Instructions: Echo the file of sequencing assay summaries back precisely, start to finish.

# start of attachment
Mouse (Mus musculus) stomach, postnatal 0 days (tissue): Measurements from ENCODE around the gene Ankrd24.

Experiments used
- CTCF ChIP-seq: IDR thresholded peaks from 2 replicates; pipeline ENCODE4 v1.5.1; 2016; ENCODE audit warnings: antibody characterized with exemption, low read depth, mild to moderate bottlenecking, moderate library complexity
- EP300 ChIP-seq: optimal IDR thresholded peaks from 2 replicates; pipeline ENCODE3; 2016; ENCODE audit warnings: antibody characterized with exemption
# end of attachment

Mouse (Mus musculus) stomach, postnatal 0 days (tissue): Measurements from ENCODE around the gene Ankrd24.

Experiments used
- CTCF ChIP-seq: IDR thresholded peaks from 2 replicates; pipeline ENCODE4 v1.5.1; 2016; ENCODE audit warnings: antibody characterized with exemption, low read depth, mild to moderate bottlenecking, moderate library complexity
- EP300 ChIP-seq: optimal IDR thresholded peaks from 2 replicates; pipeline ENCODE3; 2016; ENCODE audit warnings: antibody characterized with exemption